"I went through so much to have a child and to think that in one meal at a daycare centre, that it could have all ended," says the mother.

"I can't even begin to tell you how horrible that was."

Contacted by the Star, Tim Waghorn, who runs the daycare with his wife Karen, declined to comment on the allegations, saying they now have a clear licence to operate.
[/b]
Experts say problems in Ontario daycares are the result of a childcare crisis in Canada caused by chronic underfunding and the lack of a national program for funding.

A major international study last year ranked Canada at the bottom of a list of 14 industrialized nations when it comes to spending on early childhood education.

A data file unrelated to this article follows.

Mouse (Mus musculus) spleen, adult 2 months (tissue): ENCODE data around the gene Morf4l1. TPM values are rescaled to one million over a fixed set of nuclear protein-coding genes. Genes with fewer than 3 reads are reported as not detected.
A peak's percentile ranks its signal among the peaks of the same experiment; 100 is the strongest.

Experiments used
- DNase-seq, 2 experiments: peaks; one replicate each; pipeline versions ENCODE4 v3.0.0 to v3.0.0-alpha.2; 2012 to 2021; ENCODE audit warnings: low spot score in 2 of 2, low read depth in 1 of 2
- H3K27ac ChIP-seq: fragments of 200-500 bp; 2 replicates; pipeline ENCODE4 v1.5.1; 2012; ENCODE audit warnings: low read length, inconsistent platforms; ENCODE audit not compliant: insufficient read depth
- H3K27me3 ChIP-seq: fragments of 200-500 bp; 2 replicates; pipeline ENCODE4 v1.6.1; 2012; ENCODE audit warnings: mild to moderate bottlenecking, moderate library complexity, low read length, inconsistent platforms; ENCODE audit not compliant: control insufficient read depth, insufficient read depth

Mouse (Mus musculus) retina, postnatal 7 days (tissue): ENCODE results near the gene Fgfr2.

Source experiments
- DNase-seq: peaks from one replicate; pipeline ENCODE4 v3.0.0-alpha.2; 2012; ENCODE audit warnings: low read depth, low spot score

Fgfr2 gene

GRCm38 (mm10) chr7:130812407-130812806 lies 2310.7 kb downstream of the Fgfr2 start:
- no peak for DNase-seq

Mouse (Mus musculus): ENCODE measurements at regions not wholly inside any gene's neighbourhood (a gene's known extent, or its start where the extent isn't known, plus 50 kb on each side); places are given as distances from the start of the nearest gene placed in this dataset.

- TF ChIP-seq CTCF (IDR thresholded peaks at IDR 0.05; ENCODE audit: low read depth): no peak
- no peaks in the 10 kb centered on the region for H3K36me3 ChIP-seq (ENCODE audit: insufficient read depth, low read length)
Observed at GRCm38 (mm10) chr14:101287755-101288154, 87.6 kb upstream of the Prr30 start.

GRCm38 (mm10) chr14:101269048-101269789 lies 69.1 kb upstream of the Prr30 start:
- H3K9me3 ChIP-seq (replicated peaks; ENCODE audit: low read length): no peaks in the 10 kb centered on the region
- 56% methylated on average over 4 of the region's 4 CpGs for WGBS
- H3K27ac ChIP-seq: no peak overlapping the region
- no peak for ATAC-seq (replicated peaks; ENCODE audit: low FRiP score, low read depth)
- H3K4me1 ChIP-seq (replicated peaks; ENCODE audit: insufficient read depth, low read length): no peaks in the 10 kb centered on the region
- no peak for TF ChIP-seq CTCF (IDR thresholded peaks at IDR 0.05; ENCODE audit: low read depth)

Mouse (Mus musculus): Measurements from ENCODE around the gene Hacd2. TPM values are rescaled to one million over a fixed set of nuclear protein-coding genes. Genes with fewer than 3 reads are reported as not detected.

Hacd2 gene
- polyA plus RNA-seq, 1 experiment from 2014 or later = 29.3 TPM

The study, conducted by the Paris-based Organization for Economic Co-Operation and Development (OECD), found Canadian child care services rely on underpaid child care workers who receive little support for training, high parent fees and small subsidies.

The Conservative government's decision to scrap funding for a national daycare program in favour of direct payments to families has failed to address what child care advocates call a "mounting social problem."

"We're not even in the game," says Martha Friendly, a child-care advocate and co-ordinator of the Toronto-based Childcare Research and Resource Unit. "We're the lowest spender, which shows how much value we place on it."

The chronic shortage of daycare spots leaves parents with little choice.